Dream Days of the Hotel Existence
Universal Music Australia
The phrase “pop rock” is usually an oxymoron. There is nothing poppy or smooth about rock and roll. At least the kind that makes you tap your feet and scream from the bottom of your lungs. What passes for real rock and roll these days is a watered down, corporate version of music that was popular when our parents were still in college. Not Powderfinger. Despite what the album jacket of their new album Dream Days of the Hotel Existence will tell you, this is not a flowery band, not quite. More like the quintet from a existential Hell, or a musical version of a drug addled Samuel Taylor Coleridge, screaming inwardly as he recovers from an opium overdose.
From the first track “Head up in the Clouds,” the intense licks of Australian Bernard Fanning and Darren Middleton invoke a spiritual wasteland, as the narrator struggles with the shortcomings of himself and others. The song calls to mind Audioslave-era Chris Cornell, full of the haunting tone associated with the artist. Other songs, such as “Lost and Running” and “Long as I go”, recall a gravelly version of Brad Roberts singing a pop love ditty. Still others are throwbacks to Stevie Nicks, and other rock singers of the 70s and 80s.
The resulting diversity creates a potpourri of tracks that are alternately upset, sad, philosophical, or cryptic. Despite having grown into pop, the band still manages to remain relevant, with lyrics like “Run little rabbit/can’t break the habit for none/Shapes like a rocket and shoots like a pocket gun.” This is a deceptively simple band, one that fools us into thinking they are one thing, when really they are another. Kudos to Rob Schapf for creating a complex sound that while outwardly glib is much, much more.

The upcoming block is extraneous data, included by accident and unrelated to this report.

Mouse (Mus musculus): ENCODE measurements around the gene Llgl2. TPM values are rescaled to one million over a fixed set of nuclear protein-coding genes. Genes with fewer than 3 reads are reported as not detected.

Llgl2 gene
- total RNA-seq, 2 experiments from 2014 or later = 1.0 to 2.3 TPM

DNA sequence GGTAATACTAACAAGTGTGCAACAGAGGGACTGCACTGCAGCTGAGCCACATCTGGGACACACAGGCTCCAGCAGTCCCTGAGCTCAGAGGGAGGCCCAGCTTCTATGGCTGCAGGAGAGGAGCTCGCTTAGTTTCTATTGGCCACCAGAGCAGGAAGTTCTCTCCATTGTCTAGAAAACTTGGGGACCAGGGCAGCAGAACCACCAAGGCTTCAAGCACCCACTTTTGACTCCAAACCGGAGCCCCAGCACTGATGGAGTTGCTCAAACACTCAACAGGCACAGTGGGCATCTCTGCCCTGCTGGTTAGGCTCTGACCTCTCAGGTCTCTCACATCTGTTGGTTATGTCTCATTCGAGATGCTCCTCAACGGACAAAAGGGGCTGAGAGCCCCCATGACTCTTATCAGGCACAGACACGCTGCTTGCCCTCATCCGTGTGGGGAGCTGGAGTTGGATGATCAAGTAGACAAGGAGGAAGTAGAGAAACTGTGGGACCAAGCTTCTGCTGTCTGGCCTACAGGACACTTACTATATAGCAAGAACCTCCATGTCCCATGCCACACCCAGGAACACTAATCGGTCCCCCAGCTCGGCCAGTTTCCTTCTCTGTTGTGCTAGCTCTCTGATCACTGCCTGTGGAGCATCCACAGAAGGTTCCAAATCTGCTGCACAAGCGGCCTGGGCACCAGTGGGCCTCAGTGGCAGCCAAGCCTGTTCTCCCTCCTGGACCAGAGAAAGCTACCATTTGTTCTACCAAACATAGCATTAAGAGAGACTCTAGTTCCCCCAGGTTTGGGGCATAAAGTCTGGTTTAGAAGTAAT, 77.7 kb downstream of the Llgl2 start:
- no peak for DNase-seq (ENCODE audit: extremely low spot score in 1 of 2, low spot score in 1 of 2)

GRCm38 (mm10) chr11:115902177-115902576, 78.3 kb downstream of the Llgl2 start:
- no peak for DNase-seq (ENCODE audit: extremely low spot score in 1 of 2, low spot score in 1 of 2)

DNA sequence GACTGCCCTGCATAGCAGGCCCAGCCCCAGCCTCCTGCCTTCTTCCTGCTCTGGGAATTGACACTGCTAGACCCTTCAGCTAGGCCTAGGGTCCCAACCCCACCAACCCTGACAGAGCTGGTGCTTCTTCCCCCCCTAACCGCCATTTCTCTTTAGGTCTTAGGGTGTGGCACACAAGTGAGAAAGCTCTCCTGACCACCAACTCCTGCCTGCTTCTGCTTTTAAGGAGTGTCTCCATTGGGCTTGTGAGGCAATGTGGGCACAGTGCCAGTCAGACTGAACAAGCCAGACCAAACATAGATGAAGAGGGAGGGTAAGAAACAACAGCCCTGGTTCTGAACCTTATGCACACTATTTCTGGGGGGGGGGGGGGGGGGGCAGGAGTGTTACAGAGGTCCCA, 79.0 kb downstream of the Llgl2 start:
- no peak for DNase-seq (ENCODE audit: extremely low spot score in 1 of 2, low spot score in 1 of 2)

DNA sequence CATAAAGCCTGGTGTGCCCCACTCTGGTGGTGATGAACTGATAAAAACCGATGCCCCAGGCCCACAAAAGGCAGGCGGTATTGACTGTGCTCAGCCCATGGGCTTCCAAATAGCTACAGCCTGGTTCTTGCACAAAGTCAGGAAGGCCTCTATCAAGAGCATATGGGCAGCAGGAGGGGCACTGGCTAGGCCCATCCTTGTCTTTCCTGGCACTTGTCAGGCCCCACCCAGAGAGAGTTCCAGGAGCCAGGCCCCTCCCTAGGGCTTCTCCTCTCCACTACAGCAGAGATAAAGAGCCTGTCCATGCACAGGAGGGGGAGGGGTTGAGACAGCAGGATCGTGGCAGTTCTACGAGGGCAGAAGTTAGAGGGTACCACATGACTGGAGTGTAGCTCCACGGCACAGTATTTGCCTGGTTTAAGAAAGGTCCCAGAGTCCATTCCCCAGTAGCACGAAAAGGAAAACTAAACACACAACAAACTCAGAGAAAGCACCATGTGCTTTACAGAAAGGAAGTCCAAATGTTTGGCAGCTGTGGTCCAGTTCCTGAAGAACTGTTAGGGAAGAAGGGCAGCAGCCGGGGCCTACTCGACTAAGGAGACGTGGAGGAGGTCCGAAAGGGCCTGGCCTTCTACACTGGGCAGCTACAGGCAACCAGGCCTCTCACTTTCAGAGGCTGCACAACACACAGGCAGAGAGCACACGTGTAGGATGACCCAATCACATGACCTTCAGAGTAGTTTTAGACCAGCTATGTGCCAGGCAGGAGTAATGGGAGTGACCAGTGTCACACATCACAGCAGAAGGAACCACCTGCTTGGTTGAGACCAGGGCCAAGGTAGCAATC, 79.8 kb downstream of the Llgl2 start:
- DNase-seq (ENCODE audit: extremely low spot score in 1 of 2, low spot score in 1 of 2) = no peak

Though Powderfinger is billed as a “Australian” band, listening to the album one can see there is potential for so much more– the keyword being more. Compared to their contemporaries of the last fifteen years, they have a serious chance of crossing over into the mainstream. Silverchair and Men at Work they are not. They are something else, and no amount of pontificating can underscore that. They may be relative unknowns now, but in a year or two it is entirely possible that they will pop up on cable television or even top 40.
Just as the 80s and 90s had seminal albums that just had to be a part of the record collection, Dreams of the Hotel Existence is the must have record of the latter 00s. Here’s to hoping that we hear more from the boys from Brisbane.